“The thing approaching the earth does not resemble any known crystal. Crystals have a predictable, repeatable molecular organization which…”
“What if it was made of an unknown type of crystal—an exotic, complex, fractal-based geometry?”
“Uh. Hmm. Well, fractal-based geometry is not our area of scientific expertise as we are all astronomers and exobiologists and physicists, but perhaps it could possibly be that, albeit a very, very exotic, undiscovered type of crystal, that is also thirty miles long and has a self-contained propulsion mechanism allowing it to decelerate, and one that has a statistically improbable human hand shape affixed to one end of it.”
“Great. Terrific. Thank you,” replied the counselors.
And the counselors excused the scholars and then briefed the princes and presidents of the world’s nations who then congregated in a great blue hall in a place called Manhattan and discussed matters amongst themselves. They talked for some time before the delegate from Iceland finally rose to address the gathering.
“We simply must tell the people of the world what we have learned, today!” he insisted.
“Yes we must!” shouted some.
“Here, here!” shouted others.
“Without delay!” shouted more.
This caused a great commotion, and before long, the secretary general was compelled to pound his gavel to restore order.
“Do I have a motion on the floor to vote to discuss drafting a preliminary resolution to document our intent to debate the potential dissemination of this arguably important information to the citizens of the world?”
“Not so fast!” shouted the chancellor of Europa. He was a tall, portly, and balding fellow with thick glasses, who looked only slightly less menacing than the grand vizier of the United States, but had a pointier nose and was regrettably from a place called Belgium. “Before we relay this very significant information, shouldn’t we consider the economic ramifications?”
“I agree!” shouted some.
“Absolutely!” shouted others.
“Without delay!” shouted more.
“What economic ramifications are you referring to?” asked the secretary general.
“For instance,” continued the chancellor, “have we considered the possibility that announcing the arrival of an extra-terrestrial spacecraft might result in unreasonable worker demands—perhaps up to and including a widespread and pervasive call for taking time off to prepare for the possibility of alien invasion and human annihilation? Have we even considered how this worker idleness will negatively affect gross domestic product in the third quarter? We are already teetering on the brink of global recession.”
“Hold on,” objected the king of Kenya. “I don’t recall the scholars indicating that the spaceship was definitely of extra terrestrial origin. They merely said they were 95% certain.”
“What else would it be?” asked the imperatore of Indonesia.
“I have tremendous reservations regarding the effect of announcing the arrival of alien invaders,” decried the grand vizier of the United States. “Alien arrival could be very detrimental to the performance of our stock markets.”
“We should consider that the arrival of extraterrestrial beings raises many significant, philosophical and spiritual questions,” suggested the chairman of Sri Lanka.
“Like for instance?”
“Like for instance, will confirmation of the existence of aliens undermine the belief in God?” asked the prime minister of the Vatican.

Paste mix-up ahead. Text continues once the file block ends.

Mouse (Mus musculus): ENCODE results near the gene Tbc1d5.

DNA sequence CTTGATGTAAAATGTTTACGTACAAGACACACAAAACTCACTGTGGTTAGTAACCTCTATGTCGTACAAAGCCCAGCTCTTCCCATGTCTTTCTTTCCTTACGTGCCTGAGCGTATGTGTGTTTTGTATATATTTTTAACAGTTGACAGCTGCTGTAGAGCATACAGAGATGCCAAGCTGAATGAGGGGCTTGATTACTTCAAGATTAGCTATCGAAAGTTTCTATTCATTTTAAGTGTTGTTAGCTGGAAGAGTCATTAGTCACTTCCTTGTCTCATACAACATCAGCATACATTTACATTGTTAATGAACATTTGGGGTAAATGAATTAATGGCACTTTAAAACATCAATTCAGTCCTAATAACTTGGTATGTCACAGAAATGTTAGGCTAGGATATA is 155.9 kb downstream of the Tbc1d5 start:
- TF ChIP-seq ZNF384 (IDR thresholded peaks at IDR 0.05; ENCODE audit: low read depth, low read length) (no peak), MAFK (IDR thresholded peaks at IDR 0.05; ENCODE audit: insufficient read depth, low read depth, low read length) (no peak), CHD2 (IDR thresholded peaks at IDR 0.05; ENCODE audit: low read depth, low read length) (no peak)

“Do we even have a plan to contain them so they don’t try to take over the world or be a bad influence on China?” asked the grand vizier of the United States.
“We object!” replied the president of China.
“It seems it would be prudent to discuss these matters before informing the public,” suggested the sultan of Turkey. “Since we have not reported this earlier, it might appear to the public that we have been covering something up. Telling them now might greatly damage our credibility. It is probably best to continue the policy of avoiding the matter indefinitely…in order to preserve our legitimacy.”
“What do we tell the people, then?”
“We tell them,” advised the first lord of Canada, “that our expert scholars have studied the thing extensively and determined that it is, with nearly one-hundred percent certainty, a ‘Type 1, Non-Organically-Shaped, Self-Propelled, Metallic Thing.”
“Does someone have an acronym for that?”
“Yeah, you know, an acronym. Like: SETI for the ‘Search-for-Extra-Terrestrial-Intelligence’ or ELE for ‘Extinction-Level-Event’ or…”
“Or ACBAR for ‘Arcminute-Cosmology-Barometer-Array-Receiver’ or BOOJUMS for ‘Blue-shifted-Objects-Observed-Just-Undergoing-Moderate-Starbursts’…”
“How about TONENOSSPROMT?” someone suggested.
“Should we even reveal that it’s self-propelled?” asked another.
“We’ll just leave that part out and say that we are awaiting further scientific confirmation.”
“And what about the fact that it has a giant human hand shape affixed to one end?”
“We’ll describe that as a coincidental, complex, fractal-based geometry, for now.”
“Or a CCFG for short.”
…And so the world continued as it was, blissfully ignorant and essentially the same, save for the giant, extraterrestrial thing that finally decelerated into low earth orbit, rotating slowly in the sky. The entire massive object, including the human hand shape affixed to one end, was plainly visible to everyone on the planet, eight times per day, except to those who lived beyond plus or minus forty degrees latitude.
“This is a momentous day for all of humanity. The question of whether or not intelligent life exists anywhere in the universe has finally been answered. Fermi’s cruel paradox–the notion that if extraterrestrial life exists, we would have been visited and vaporized by it long ago–has now been officially debunked…We have nothing to fear by their arrival because everything worth fearing would have been done to us already. ”